Perhaps the most revealing statistic marshalled in defence of the myth of higher male sex drives is the alleged discrepancy is frequency of masturbation, with one study reporting “masturbation was the largest difference of all the variables they examined, with men nearly a full standard deviation higher than women.” We can probably all testify that anecdotally, masturbation is by far the most culturally contentious, taboo aspect of female sexuality, particularly relative to the acceptance of the same behaviour in men, an idea which no doubt heavily influenced men and women’s responses to the survey. Yet this is to be expected, given that women are permitted some level of sexual desire in accordance with the belief in heterosexual male entitlement to sex, however this is often posited in terms of women’s need to for ‘intimacy’ and to create cohesive relationships with men, rather than due to base sexual urges as men have. Unlike other sexual activities, masturbation cannot be explained away as in some way corresponding to male desire and social needs, such as creating bonds with men or producing reciprocal male pleasure, as it is of course solely about autonomous, physical gratification, therefore its existence is simply denied. This widespread pact of silence around female masturbation is profoundly unhealthy in a number of ways. Firstly, it can be deeply harmful to the development of young women and girls, who internalise these messages and view themselves with shame and disgust. We dismiss little boys fiddling with their willies with ‘boys will be boys’, yet an adult women can become so traumatised by her retrospective interpretation of innocent childhood experimentation as to suffer from panic attacks, be unable to have sex and even have to end her relationship. Secondly, if we believe that there is such a great discrepancy between male and female sexual urges, we implicitly accept that many heterosexual sexual interactions are in some way reluctant or a compromise, and therefore not quantitatively distinct from non-consensual sex.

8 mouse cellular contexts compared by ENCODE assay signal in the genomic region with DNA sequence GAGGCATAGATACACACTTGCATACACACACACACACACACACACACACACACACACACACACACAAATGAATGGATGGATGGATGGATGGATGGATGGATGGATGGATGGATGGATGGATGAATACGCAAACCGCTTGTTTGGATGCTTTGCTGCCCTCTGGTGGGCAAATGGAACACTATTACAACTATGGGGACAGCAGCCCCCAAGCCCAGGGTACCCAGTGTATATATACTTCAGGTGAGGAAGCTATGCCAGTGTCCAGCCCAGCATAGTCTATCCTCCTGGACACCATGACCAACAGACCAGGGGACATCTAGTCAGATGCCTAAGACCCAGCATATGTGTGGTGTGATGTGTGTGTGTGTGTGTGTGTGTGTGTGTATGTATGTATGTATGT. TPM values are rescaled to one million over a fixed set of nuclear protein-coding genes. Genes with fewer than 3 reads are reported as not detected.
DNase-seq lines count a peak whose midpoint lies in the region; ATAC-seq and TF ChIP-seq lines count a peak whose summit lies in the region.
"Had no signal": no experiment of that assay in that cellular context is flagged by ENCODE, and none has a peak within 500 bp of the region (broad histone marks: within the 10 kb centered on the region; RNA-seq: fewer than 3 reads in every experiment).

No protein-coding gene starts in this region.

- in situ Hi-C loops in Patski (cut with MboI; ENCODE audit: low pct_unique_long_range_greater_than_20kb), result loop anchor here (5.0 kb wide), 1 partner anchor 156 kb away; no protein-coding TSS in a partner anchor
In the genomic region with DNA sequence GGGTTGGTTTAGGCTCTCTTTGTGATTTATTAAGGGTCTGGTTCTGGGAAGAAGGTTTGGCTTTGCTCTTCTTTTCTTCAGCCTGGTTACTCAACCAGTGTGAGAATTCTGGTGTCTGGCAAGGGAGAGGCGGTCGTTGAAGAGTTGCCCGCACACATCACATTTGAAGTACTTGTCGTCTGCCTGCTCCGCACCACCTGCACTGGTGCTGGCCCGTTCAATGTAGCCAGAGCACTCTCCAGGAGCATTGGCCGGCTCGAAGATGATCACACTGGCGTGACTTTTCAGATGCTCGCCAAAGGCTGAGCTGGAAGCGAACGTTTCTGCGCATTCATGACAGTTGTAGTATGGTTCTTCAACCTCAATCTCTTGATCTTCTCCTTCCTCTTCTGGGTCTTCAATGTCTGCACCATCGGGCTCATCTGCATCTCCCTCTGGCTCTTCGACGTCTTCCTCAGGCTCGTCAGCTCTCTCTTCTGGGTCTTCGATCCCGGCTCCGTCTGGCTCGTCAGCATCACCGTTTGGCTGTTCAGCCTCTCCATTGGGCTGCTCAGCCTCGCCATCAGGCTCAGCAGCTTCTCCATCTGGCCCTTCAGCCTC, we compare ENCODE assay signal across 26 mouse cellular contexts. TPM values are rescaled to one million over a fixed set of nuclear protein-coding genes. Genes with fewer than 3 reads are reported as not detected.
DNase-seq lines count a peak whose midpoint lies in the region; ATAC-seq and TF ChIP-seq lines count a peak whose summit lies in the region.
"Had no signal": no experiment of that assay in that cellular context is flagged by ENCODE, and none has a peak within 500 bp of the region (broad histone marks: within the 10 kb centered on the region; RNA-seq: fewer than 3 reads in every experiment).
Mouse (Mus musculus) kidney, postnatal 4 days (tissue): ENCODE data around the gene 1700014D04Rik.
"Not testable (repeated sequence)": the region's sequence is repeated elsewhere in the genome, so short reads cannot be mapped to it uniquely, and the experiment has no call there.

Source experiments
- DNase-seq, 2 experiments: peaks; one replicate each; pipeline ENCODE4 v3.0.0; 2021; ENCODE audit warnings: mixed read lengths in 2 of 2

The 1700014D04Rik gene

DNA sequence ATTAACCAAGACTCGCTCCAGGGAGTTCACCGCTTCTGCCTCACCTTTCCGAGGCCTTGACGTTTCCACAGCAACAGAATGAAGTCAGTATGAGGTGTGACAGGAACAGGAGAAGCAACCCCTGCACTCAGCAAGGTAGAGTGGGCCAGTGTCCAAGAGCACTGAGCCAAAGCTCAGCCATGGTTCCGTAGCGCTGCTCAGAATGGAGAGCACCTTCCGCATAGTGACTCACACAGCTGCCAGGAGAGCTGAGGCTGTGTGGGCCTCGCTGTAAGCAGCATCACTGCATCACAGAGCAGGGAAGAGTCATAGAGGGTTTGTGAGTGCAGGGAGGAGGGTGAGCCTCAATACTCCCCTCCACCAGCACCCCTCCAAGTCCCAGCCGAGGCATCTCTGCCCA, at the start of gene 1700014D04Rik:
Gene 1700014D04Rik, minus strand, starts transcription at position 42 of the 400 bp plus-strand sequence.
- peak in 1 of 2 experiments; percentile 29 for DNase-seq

Yet another paradox exists. Whilst female masturbation is considerably more taboo than male masturbation, when it comes to the use of sex toys, the dynamic is reversed; whilst a woman using a vibrator is sometimes seen as ‘empowered’, at least in nominally more progressive discourse, a man using a fleshlight or real doll is dismissed as a loser. How does this idea co-exist within the general cultural fear around female masturbation and relative acceptance of male masturbation? Firstly, it is important to note that it does not contradict the overall belief that male masturbation is both more prevalent and acceptable, but simply means that whilst they may still do so freely and frequently, it should not be using any implements, whereas if women must, this is the most culturally acceptable form. This may well be in part due to women’s learned fear and disgust of their own genitals, which they are taught to believe are unclean, therefore using a dildo could be seen as the more ‘hygienic’, feminine option, whilst directly touching themselves would be ‘dirty’.   Furthermore, toys, to a greater extent than simply using ones hands or other means are seen as substitutes for a real man or woman, indeed many are designed to suggest this. As woman are subject to additional pressures not to be promiscuous, kept firmly in check through cultural slut-shaming, it may be seen as preferable for a woman to satisfy sexual urges in this way rather than to engage in casual sex. Men however do not experience such pressures, indeed are encouraged and expected to take advantage of all sexual opportunities available to them, so whilst they may masturbate when a woman is not around, such are their rapacious sexual appetites, to go to the effort and expense of investing in one of these ‘woman substitutes’ constitutes a failure of masculinity, as they are not sexually successful enough to satisfy their needs.